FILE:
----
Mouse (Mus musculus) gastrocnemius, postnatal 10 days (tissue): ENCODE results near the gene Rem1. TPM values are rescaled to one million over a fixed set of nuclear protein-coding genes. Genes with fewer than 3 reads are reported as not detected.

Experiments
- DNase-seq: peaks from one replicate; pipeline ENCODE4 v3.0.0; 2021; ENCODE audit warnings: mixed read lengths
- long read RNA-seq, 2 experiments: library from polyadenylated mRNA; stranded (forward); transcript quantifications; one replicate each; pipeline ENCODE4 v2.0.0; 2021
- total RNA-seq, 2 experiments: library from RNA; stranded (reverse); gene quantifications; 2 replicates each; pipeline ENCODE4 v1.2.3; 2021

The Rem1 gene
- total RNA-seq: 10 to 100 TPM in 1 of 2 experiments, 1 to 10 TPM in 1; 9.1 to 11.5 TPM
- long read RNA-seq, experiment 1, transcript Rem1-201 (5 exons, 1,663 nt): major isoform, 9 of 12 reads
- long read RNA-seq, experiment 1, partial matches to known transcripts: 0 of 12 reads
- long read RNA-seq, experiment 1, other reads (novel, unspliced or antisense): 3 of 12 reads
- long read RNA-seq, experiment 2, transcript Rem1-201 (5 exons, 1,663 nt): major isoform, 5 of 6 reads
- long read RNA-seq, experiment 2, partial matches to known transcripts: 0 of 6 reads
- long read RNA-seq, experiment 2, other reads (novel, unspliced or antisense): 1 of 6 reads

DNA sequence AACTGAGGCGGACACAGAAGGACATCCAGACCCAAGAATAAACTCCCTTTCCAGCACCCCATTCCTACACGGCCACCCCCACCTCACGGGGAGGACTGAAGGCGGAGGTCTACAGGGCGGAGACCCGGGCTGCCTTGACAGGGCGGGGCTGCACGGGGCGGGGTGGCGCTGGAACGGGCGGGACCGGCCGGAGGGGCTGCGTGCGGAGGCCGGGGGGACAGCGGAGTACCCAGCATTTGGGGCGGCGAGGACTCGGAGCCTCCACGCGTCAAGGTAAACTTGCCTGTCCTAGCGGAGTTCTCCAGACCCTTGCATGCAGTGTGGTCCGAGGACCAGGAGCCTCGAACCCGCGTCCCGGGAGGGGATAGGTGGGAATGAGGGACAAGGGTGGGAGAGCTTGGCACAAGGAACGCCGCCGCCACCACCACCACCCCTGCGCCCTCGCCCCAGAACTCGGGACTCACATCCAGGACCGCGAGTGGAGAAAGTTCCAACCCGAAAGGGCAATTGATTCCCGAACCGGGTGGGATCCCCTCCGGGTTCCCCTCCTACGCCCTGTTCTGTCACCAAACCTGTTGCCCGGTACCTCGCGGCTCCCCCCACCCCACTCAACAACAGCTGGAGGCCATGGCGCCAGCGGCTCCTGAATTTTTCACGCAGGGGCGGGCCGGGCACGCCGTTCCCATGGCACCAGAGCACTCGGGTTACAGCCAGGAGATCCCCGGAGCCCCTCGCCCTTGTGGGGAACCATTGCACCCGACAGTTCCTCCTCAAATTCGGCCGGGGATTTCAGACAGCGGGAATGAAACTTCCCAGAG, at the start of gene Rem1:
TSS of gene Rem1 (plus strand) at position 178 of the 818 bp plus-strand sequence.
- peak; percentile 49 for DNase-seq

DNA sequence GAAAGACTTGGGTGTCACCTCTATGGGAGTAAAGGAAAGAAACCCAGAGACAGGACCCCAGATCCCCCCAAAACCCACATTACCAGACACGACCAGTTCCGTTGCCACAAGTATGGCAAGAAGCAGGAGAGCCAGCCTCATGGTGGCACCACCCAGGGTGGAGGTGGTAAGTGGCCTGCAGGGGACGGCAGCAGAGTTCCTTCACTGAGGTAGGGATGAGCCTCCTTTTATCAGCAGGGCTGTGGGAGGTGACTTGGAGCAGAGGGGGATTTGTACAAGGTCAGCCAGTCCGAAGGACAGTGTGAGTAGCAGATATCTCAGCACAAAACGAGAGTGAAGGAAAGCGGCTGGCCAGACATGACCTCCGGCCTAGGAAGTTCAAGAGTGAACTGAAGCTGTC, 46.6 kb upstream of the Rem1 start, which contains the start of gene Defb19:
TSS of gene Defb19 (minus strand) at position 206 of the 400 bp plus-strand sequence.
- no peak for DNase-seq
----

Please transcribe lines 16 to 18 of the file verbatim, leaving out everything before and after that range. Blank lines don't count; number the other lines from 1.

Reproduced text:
- peak; percentile 49 for DNase-seq

DNA sequence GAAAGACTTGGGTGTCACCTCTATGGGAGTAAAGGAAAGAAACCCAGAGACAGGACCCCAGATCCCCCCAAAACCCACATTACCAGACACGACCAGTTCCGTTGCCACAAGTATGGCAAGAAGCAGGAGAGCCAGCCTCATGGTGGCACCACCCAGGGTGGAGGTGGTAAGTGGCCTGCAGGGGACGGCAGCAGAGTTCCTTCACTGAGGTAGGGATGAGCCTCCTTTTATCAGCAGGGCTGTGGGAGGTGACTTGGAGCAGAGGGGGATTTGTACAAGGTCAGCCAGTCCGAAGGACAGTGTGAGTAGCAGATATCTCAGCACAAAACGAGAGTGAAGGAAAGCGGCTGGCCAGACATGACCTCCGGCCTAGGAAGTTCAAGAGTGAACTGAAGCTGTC, 46.6 kb upstream of the Rem1 start, which contains the start of gene Defb19:
TSS of gene Defb19 (minus strand) at position 206 of the 400 bp plus-strand sequence.